Gather dough into a ball, wrap loosely in plastic, and press into a disk using a rolling pin.  Refrigerate until firm, well wrapped in plastic, 1 hour or up to 1 day.

Source:  adapted from Martha Stewart's New Pies and Tarts

Saturday, June 18, 2011

Crispy Asparagus Balls with Pasta in Marinara Sauce

Boy, these past few weeks were thrown at me at full force.  Between two rounds of antibiotics--though not consecutively--to combat awful bacterial infection, I was invited to a friend's graduation picnic and I had to show up for orientation & training for a new job.  The graduation picnic left me momentously happy since it marked the day my friend finally finished her nursing school; for the past four years I have to coordinate my carpool schedule with her school schedule.  The orientation and training left me exhausted.  I wish they would combine all the training into one day.  But, nonetheless, I could start my job next week.  With the weather's hopefully turning bright and warm, I also think that my disposition would turn more cheerful.

asparagus and onion

organic eggs

Local asparagus started to show up in the markets and I found a recipe called crispy asparagus balls.  When I was thinking about making these, I was thinking that the balls could be a great replacement of meatballs in a pasta with marinara sauce dish.  And it was a great idea to sneak in asparagus in my son's diet.  I'm not the kind of person who usually sneak in vegetables in disguise, but my son isn't the greatest fan of asparagus.  Whereas I love it!  So, the asparagus balls weren't so bad at all; they definitely are best when they just come out of the oven, crispy and goey inside.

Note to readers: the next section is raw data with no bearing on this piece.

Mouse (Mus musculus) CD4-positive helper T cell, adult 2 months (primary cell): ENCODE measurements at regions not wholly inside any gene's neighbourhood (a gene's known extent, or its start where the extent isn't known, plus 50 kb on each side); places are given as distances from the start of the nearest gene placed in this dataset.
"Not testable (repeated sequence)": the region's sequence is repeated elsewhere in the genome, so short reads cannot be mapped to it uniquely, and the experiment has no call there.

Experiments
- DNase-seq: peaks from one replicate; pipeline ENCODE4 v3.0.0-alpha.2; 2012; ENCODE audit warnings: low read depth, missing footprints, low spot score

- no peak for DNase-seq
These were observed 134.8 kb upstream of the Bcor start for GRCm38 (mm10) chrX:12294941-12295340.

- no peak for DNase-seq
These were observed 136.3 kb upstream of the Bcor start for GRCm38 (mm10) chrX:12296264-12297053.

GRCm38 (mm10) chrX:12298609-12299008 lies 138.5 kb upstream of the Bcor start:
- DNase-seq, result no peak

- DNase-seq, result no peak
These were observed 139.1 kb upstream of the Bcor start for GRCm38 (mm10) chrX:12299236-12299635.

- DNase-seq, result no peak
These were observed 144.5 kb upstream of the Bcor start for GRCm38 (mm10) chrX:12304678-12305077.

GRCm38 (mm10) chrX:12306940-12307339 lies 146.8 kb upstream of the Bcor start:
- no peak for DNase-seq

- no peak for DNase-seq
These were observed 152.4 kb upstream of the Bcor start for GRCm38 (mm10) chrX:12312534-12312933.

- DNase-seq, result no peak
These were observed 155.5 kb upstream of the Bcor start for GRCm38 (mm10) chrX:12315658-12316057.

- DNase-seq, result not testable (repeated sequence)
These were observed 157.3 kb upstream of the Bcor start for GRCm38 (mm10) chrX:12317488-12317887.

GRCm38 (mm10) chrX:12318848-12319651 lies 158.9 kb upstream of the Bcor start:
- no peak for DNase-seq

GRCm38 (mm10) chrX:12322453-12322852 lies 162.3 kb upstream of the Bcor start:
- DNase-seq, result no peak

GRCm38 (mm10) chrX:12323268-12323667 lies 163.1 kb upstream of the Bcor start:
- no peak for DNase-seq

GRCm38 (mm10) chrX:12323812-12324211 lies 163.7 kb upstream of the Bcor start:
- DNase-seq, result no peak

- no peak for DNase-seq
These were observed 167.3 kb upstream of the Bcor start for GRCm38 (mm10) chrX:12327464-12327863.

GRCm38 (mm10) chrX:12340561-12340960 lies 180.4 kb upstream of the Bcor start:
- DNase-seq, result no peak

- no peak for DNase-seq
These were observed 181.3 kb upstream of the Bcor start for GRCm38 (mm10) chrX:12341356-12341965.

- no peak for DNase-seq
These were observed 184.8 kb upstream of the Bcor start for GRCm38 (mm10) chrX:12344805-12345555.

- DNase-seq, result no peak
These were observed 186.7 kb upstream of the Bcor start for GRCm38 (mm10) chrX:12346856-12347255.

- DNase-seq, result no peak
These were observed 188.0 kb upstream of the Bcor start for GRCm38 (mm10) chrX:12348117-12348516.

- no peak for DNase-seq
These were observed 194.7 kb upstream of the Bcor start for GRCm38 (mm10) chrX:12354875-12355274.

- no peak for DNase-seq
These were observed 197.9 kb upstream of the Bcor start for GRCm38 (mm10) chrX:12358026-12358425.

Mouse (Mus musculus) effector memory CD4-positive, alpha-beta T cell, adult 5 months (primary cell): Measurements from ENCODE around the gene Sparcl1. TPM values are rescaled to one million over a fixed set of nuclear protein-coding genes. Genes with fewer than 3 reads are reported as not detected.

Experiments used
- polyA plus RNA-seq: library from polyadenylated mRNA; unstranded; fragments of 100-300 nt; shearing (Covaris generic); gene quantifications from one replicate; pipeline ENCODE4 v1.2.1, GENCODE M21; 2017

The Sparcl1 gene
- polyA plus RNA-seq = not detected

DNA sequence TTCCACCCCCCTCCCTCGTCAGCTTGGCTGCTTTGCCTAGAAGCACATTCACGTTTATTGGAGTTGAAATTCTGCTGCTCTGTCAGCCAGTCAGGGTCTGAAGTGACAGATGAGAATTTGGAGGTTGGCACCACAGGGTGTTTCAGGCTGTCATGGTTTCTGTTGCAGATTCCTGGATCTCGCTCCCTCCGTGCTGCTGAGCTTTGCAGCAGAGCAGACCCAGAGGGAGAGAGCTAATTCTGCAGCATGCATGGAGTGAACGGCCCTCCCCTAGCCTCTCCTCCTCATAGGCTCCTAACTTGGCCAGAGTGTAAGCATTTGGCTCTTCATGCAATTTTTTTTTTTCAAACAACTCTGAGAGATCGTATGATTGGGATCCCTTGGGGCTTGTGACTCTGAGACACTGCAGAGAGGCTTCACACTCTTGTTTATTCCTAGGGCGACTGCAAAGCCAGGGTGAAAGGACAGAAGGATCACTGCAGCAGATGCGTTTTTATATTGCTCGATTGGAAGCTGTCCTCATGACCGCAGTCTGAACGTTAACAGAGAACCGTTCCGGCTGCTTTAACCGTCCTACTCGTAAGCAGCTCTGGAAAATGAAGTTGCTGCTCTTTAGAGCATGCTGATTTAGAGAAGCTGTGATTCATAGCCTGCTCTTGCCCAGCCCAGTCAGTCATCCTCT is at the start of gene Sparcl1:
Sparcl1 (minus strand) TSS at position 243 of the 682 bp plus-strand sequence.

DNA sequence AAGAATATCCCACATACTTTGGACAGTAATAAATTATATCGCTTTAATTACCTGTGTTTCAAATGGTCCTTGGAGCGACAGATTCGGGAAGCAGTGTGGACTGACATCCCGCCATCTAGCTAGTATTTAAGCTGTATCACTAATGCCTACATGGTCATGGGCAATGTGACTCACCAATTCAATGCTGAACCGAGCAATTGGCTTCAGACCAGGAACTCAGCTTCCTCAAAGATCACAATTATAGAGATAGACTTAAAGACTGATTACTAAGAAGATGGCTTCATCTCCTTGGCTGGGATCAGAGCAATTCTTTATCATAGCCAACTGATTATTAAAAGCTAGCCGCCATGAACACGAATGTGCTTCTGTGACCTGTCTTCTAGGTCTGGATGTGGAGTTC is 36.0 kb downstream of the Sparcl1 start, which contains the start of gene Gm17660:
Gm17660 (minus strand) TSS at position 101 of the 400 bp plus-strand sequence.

And what's best was that I got local, organic eggs from my husband's friend at that time.  I just love the color of the eggs and the freshness of the eggs, they were such beauties that I had to take pictures of them.

organic eggs

organic eggs

Crispy Asparagus Balls with Pasta in Marinara Sauce

Serves 4-6

1 lbs asparagus, trimmed and chopped

1 small onion, diced

2 cloves garlic, minced

1 cup bread crumbs

1 cup shredded Swiss cheese

3 eggs

1 teaspoon salt

2 teaspoon black pepper

4 tablespoons olive oil, divided

Any size of pasta, cook according to the package's direction

Marinara sauce

Preheat oven to 375 degree F.  In a sauté pan over medium heat, warm 2 tablespoons olive oil.  Add onion and garlic;  sauté for 4 minutes.   Add asparagus, salt and pepper.  Continue to cook until asparagus is tender and still bright green, about 5 minutes.  Set aside to cool, about 10 minutes.

Using a food processor, pulse asparagus mixture 6 to 8 pulses.  In a mixing bowl, whisk together eggs and asparagus mixture.  Stir in bread crumbs and cheese; combine thoroughly.
asparagus, eggs, breadcrumbs

Using a medium cookie scoop, scoop about 1 tablespoon of the mixture, and place on a baking sheet that has been oiled with the remaining 2 tablespoons of olive oil.  Bake for 12 to 15 minutes.  Flip and bake another 5 to 7 minutes, or until crispy.  Serve warm or at room temperature.